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In the March 1992 issue of The Source, Matty C picked a demo tape of straight rap from some Brooklyn cat named BIG over some looped up beats as a DJ did cuts. It didn’t even contain fully structured songs but that raw demo tape was still easily head and shoulders above anything else that was submitted. The story goes that anyone else that heard it was instantly floored by the rhymes and delivery. Hip-Hop was just coming out of an era where Pop Rap was dominant and gimmicks and image were important. BIG was just immensely talented. So much so that he was undeniable from the first listen. In the next five years he would have the most dominant run of any MC in Hip-Hop history.

From his first guest appearance on Heavy D’s posse track, “A Buncha Ni**as,” to his first single, “Party & Bullshit,” off the Who’s The Man soundtrack and his feature spot to follow, BIG’s verses set him apart from the rest during what we know acknowledge as the second Golden Era of Hip-Hop. In Hip-Hop Golden Eras there are always a new influx of sonic and lyrical innovators that create an ultra-competitive environment that leads to great music being churned out. Biggie began as one of those innovators in 1992 and by the time it was all over he was the undisputed King Of New York.

Big listened to Dr. Dre’s The Chronic & Wu-Tang Clan’s Enter The Wu-Tang (36 Chambers) and knew where he had to go thematically and sonically with his album. He was going to speak to that man or woman who was struggling in day to day life and he was going to strike a chord with them. Biggie went into the lab with all of these things in mind as he crafted his bars for Ready To Die. Notorious B.I.G.’s debut album dropped in September 1994, about five months after Nas (who was touted as the lyrical reincarnation of Rakim by The Source at the time) dropped his own debut, Illmatic.

Christopher Wallace, not Francis White, had assumed the mantle of King Of New York. All while Nas and the Wu-Tang Clan were hotter than lava.


BIG’s singles “Juicy” and “Unbelievable” far surpassed Nas’ “It Ain’t Hard To Tell” and “The World Is Yours”. When Ready To Die hit store shelves, it instantly captured the imagination and attention of not only hardcore Hip-Hop heads but it also managed to crossover and eventually win the hearts and minds of casual Rap fans as well. Ready To Die was for the East Coast and New York what Dr. Dre’s The Chronicwas for the West Coast and Los Angeles. Biggie’s lyrical brilliance and street credibility coupled with his overwhelming commercial success aided in his official ascent to the throne. Christopher Wallace, not Francis White, had assumed the mantle of King Of New York. Off of one album. All while Nas and the Wu-Tang Clan were hotter than lava fresh out of the microwave.


Big was so ahead of the game that if you pay attention he and Puff shout out “Junior Mafia” on “Juicy.” At the time he began mentioning them on record they’d be in the studio unaware he was referring to them. BIG told them “You’re Junior Mafia. You’re going to be my crew.” They had no idea. BIG would branch out, and with Un Rivera crafted Junior M.A.F.I.A’s Conspiracy album that lead directly to them receiving a deal for their label Undeas. Mobb Deep’s “The Infamous” and Raekwon’s Purple Tape was blaring out of Acuras from Pasadena to Medina at the time, but none of that stopped BIG from sweeping the 1995 Source Awards. Ready To Die was moving units. Conspiracy was moving units. BIG was on top and the backlash had just begun.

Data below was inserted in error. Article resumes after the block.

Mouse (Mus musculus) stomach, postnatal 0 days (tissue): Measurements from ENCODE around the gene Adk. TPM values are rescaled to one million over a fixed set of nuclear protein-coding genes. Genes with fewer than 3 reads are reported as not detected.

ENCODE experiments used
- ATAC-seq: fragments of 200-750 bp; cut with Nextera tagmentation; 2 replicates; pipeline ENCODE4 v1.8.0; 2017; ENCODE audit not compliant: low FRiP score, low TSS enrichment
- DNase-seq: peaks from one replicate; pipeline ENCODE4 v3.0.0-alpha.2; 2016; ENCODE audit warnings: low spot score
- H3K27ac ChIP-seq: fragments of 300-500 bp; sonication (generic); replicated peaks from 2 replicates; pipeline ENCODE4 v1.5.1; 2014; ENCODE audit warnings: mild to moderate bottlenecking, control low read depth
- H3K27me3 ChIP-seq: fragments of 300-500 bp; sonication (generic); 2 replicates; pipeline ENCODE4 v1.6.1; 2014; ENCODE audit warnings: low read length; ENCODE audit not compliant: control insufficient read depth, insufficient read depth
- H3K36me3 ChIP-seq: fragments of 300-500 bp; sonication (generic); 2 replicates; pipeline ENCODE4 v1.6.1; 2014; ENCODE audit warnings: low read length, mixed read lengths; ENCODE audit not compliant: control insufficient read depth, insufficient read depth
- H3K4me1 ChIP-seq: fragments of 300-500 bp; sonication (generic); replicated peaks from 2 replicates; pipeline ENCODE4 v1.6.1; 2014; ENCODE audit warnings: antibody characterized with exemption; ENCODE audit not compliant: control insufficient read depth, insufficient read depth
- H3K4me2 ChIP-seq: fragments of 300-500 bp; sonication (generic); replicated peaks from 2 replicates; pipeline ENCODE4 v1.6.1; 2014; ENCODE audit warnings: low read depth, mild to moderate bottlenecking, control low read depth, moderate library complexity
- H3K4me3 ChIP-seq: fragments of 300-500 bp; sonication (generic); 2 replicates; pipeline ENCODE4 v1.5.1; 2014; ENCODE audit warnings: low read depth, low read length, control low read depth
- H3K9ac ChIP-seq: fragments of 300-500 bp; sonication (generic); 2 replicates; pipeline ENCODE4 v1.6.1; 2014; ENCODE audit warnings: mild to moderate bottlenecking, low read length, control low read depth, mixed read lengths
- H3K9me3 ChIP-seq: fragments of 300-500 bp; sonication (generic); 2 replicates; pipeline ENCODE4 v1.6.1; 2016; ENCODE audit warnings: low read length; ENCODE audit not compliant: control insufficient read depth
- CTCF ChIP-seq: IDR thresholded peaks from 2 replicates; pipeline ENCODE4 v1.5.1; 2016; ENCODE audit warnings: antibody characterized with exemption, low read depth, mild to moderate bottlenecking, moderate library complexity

We all acknowledged that Biggie was the nicest cat in the game. Even in a Coogi sweater and gators as opposed to an Army jacket, jeans & Timbs.

BIG started out as the quintessential hardcore backpack MC. His songs and verses circulated around on mixtapes (even though dream hampton told me on Twitter that BIG didn’t “get” mixtapes and felt they were stealing from him) between 1992 and 1994 up until his album dropped, which helped to spread his legend. After he began to experience success and overshadow his talented contemporaries and peers, a mini backlash began (i.e. “Shark N*ggas” on OB4CL) but after Ready To Die exploded and BIG began to appear on every third radio hit as Bad Boy dominated the urban music landscape, the backlash kicked into overdrive. What followed were shots and things that could be perceived as shots that came from artists like De La Soul, Jeru The Damaja, O.G.C. and The Roots.

All of the acts were perceived to be at the opposite end of the Hip-Hop spectrum in 1996 as the fallout from the signing of The Telecommunications Act was beginning to take effect. BIG went from one of “us,” the man who made “Unbelievable” to the dude that rapped on Total and 112 songs that got played on the radio 30 times a day. He became the guy responsible for all that “Jiggy Rap” you couldn’t escape. The whole playa/Big Willie/Don image that Sean Combs had created for BIG had caught on a little too well. Soon, even R&B artists were emulating it. Before long all of urban music fell under BIG’s influence and if you were an underground cat you peeped game and your first instinct would be to address it. That being the case, we all acknowledged that Biggie was the nicest cat in the game. Even in a Coogi sweater and gators as opposed to an Army jacket, jeans & Timbs.

When we lost Biggie in March 1997, he was about to take the world over. His album Life After Death was about to drop. Puff Daddy & The Family’s Hell Up In Harlem album (eventually re-titled to No Way Out) was waiting in the wings. He was the central figure in the Bad Boy empire and he had laid out a plan to bring forth The Commission featuring himself, Jay-Z and Charli Baltimore. He was the greatest and the sky was the limit.

Rest In Peace Christopher “Notorious B.I.G.” Wallace.



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Photo: Everett Collection